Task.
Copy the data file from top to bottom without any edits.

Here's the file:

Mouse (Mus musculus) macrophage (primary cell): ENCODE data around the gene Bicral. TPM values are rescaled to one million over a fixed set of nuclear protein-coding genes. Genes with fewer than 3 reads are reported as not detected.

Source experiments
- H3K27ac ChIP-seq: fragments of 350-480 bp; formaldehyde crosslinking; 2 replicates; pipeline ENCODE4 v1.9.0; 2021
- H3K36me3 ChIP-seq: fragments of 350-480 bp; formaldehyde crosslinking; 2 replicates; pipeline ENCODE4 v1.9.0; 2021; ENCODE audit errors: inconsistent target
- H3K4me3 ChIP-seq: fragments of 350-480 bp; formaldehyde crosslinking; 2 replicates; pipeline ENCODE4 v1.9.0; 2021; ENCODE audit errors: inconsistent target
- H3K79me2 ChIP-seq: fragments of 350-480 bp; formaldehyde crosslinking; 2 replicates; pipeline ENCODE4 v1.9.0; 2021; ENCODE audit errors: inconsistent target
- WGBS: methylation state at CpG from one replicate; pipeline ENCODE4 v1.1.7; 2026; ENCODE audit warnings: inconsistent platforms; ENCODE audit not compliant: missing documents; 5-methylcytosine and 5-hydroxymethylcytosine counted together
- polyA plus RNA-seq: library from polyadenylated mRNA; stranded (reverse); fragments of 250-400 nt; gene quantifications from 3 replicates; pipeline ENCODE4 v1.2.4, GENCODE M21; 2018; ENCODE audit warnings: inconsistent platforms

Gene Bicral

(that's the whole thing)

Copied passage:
Mouse (Mus musculus) macrophage (primary cell): ENCODE data around the gene Bicral. TPM values are rescaled to one million over a fixed set of nuclear protein-coding genes. Genes with fewer than 3 reads are reported as not detected.

Source experiments
- H3K27ac ChIP-seq: fragments of 350-480 bp; formaldehyde crosslinking; 2 replicates; pipeline ENCODE4 v1.9.0; 2021
- H3K36me3 ChIP-seq: fragments of 350-480 bp; formaldehyde crosslinking; 2 replicates; pipeline ENCODE4 v1.9.0; 2021; ENCODE audit errors: inconsistent target
- H3K4me3 ChIP-seq: fragments of 350-480 bp; formaldehyde crosslinking; 2 replicates; pipeline ENCODE4 v1.9.0; 2021; ENCODE audit errors: inconsistent target
- H3K79me2 ChIP-seq: fragments of 350-480 bp; formaldehyde crosslinking; 2 replicates; pipeline ENCODE4 v1.9.0; 2021; ENCODE audit errors: inconsistent target
- WGBS: methylation state at CpG from one replicate; pipeline ENCODE4 v1.1.7; 2026; ENCODE audit warnings: inconsistent platforms; ENCODE audit not compliant: missing documents; 5-methylcytosine and 5-hydroxymethylcytosine counted together
- polyA plus RNA-seq: library from polyadenylated mRNA; stranded (reverse); fragments of 250-400 nt; gene quantifications from 3 replicates; pipeline ENCODE4 v1.2.4, GENCODE M21; 2018; ENCODE audit warnings: inconsistent platforms

Gene Bicral